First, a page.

Disadvantages of using a nebulizer include that they are generally less portable and more expensive than inhalers, and they can take longer to set up and to administer the medication. Nebulizers also need to be plugged in or have batteries to operate.
What are the three different types of nebulizer?
There are three different types of nebulizer including:
- Jet nebulizers. These are the traditional type of nebulizer machine. They tend to be less portable and make more noise than other types of nebulizers. They use compressed gas to turn the liquid medication into an aerosol. Jet nebulizers often need to be plugged in, but some machines have a separate battery or charger.
- Ultrasonic nebulizers. Ultrasonic nebulizers make use of a piezoelectric crystal vibrating at high frequency to produce aerosols. They create ultrasonic waves in the liquid medication, which causes aerosols to develop on the surface of the liquid. They are more efficient and smaller than jet nebulizers, but can’t be used to deliver all of the medications commonly delivered via a jet nebulizer including medications that come in the form of a suspension, such as budesonide.
- Mesh nebulizers. Mesh nebulizers use the vibrations of a piezo element to vibrate the mesh or membrane in the device to produce aerosols. The vibrating mesh is in contact with the liquid medication and the movement of the mesh pushes the liquid through its holes to produce aerosols. Mesh nebulizers tend to be more portable and convenient and easy to use than jet nebulizers. They can deliver medication quickly, are battery powered, and near silent when working.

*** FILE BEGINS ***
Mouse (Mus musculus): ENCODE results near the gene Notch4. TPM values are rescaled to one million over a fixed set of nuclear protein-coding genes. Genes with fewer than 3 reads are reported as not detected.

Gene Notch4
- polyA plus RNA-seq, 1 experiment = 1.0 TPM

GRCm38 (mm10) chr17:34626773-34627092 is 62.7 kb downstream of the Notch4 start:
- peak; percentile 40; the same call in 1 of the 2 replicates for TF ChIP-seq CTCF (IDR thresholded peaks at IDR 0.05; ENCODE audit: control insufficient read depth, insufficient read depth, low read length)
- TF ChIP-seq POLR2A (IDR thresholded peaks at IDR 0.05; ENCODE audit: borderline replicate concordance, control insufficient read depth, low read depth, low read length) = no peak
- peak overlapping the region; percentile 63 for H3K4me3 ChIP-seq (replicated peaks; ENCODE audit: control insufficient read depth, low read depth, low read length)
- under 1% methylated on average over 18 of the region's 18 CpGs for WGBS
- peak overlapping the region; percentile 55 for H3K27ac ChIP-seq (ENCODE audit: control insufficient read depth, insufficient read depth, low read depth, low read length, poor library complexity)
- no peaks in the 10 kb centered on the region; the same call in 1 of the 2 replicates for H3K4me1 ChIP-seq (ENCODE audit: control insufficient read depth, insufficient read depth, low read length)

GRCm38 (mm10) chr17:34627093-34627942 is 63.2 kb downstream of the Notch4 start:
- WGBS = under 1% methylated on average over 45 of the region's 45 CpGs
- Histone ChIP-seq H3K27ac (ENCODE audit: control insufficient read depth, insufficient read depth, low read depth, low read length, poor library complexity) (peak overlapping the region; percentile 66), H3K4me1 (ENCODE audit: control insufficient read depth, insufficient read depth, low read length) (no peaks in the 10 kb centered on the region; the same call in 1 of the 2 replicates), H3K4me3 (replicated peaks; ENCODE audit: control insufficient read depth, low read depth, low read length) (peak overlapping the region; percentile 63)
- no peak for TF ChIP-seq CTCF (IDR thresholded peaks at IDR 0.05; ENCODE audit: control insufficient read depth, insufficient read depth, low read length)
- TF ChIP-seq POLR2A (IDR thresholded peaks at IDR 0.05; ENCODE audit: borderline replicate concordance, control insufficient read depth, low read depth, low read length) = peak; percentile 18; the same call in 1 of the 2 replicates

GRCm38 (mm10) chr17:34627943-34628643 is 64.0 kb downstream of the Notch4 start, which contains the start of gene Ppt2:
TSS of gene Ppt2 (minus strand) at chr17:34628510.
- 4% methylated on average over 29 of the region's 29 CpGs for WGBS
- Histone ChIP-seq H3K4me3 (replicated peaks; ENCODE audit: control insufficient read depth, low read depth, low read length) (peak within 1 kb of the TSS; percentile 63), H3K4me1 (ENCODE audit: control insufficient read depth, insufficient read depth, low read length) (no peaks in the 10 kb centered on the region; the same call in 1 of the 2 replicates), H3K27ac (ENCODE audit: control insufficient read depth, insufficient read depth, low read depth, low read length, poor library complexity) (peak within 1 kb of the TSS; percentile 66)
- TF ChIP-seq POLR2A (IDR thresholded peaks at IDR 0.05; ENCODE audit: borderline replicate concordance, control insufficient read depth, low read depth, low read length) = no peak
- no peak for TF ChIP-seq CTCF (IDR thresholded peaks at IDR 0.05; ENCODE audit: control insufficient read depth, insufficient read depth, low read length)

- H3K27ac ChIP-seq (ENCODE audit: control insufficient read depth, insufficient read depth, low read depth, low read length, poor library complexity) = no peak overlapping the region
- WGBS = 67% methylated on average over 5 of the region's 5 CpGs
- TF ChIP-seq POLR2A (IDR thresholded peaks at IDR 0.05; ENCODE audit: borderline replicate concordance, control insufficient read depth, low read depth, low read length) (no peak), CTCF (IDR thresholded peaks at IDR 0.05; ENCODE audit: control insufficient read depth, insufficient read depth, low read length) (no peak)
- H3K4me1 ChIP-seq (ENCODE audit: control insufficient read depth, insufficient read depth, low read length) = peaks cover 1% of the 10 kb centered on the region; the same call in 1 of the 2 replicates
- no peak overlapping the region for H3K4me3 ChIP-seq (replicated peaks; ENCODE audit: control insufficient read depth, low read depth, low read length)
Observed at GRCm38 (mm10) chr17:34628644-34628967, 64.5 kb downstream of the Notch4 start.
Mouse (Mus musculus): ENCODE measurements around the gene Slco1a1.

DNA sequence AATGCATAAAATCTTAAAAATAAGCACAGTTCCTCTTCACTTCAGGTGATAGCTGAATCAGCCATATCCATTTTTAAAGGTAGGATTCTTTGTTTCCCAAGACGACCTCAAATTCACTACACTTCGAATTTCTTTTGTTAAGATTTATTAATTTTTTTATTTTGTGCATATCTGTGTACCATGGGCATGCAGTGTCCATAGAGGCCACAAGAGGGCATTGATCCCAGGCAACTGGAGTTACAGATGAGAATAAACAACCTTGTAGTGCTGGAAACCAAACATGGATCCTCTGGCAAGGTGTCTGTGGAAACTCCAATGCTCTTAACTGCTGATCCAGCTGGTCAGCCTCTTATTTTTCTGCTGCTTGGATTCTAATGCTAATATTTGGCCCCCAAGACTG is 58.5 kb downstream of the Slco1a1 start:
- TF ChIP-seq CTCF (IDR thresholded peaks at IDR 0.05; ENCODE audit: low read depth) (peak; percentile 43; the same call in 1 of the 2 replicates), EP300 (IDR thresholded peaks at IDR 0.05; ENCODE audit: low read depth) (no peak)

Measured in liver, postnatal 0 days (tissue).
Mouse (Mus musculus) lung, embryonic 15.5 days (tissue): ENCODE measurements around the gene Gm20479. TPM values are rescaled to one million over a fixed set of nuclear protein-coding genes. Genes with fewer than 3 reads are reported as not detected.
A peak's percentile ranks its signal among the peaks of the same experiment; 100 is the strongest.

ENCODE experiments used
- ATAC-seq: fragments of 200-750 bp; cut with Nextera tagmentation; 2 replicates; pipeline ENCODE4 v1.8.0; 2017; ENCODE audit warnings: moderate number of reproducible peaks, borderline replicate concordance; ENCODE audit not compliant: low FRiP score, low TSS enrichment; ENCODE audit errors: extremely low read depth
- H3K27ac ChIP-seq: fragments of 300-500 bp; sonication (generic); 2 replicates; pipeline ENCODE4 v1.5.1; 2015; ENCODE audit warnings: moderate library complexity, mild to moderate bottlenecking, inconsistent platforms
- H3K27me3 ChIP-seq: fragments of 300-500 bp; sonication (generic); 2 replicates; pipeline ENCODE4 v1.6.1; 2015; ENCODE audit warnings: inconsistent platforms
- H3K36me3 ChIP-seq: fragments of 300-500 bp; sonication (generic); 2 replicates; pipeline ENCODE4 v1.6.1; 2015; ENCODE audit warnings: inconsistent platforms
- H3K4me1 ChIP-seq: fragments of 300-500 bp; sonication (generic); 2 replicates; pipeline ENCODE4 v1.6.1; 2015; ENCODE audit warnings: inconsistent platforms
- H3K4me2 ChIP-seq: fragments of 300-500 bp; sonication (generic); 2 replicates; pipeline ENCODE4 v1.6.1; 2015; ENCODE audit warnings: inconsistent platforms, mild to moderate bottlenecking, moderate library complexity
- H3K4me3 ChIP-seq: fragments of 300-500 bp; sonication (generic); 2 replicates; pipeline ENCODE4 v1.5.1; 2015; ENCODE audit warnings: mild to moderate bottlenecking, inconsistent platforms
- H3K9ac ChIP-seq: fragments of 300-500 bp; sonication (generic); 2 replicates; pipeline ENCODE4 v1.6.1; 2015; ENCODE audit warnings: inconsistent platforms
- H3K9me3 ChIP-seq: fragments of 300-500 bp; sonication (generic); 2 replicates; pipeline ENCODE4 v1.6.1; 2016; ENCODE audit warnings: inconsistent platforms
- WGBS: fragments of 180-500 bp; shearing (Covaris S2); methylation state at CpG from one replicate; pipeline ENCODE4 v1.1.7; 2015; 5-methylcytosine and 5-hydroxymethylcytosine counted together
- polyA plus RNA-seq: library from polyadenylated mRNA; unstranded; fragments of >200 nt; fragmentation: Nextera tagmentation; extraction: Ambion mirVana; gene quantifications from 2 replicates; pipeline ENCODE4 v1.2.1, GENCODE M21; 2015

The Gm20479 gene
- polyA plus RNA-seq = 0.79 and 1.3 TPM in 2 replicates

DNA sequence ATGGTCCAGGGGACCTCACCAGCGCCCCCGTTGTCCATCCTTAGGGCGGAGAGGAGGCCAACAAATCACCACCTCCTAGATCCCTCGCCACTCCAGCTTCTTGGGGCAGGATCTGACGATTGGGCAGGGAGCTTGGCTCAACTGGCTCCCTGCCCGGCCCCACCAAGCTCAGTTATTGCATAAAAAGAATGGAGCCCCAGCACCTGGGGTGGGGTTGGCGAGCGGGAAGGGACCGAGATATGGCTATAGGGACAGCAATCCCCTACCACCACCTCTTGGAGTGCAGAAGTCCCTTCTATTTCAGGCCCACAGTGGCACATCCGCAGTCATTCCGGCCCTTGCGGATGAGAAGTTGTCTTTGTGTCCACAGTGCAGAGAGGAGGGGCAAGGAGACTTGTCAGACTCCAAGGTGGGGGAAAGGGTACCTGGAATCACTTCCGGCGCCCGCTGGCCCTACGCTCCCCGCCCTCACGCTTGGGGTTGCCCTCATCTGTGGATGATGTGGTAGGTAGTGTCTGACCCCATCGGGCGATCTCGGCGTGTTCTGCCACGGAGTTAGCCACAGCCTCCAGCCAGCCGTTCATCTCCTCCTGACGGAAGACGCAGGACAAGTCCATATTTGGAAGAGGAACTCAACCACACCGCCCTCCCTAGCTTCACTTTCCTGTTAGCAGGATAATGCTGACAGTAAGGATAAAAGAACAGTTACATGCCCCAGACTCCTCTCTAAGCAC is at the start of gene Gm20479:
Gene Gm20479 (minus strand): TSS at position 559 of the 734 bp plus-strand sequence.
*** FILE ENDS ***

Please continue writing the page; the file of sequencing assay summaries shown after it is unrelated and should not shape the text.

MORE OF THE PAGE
How to use a nebulizer
Always read and follow the instructions for use that come with your particular nebulizer machine.
Here are some basic steps to follow when using a jet nebulizer, a commonly used type of nebulizer.
- Wash your hands
- Fill the nebulizer container with your prescribed medication, taking care to hold the container upright to avoid spills
- Fit the top piece on the medicine container
- Attach the top piece and container to the face mask or mouthpiece
- Connect the container to the compressor using the tubing
- Place the face mask over your mouth and nose, or the mouthpiece in your mouth between your teeth and seal your lips around it
- Turn on the compressor
- Breathe in through your mouth taking normal, regular breaths
- Turn off the machine when the medication is all gone from the container
- Unplug your nebulizer, and clean and store it following the instructions that came with it
How to clean and look after your nebulizer
It’s important to clean your nebulizer after each use to keep it working well and to prevent germs that may make you sick.
To clean your jet nebulizer:
- Take apart the mouthpiece or face mask, top piece, medicine container and tubing
- Set the tubing aside - do not place in water
- Take the mouthpiece or face mask, top piece and medicine container apart and place in the top rack of the dishwasher OR wash in warm soapy water and rinse
- After shaking of excess water, leave the pieces to dry in a cool and dry place until
Once a week also give your jet nebulizer a more thorough clean.
- Place the mouthpiece or face mask, top piece and medicine container in a solution of 3-part water to 1-part white vinegar and leave to soak for 30 minutes or as recommended
- After soaking the nebulizer pieces, rinse and leave them to dry in a cool and dry place
- Use a soapy cloth or a disinfectant wipe to clean the outside of the tube and the compressor. Never put these in water.
- Clean the air filter in your compressor as recommended in the instructions
You may need to replace parts of your nebulizer as they wear out, especially the tubing and medicine container.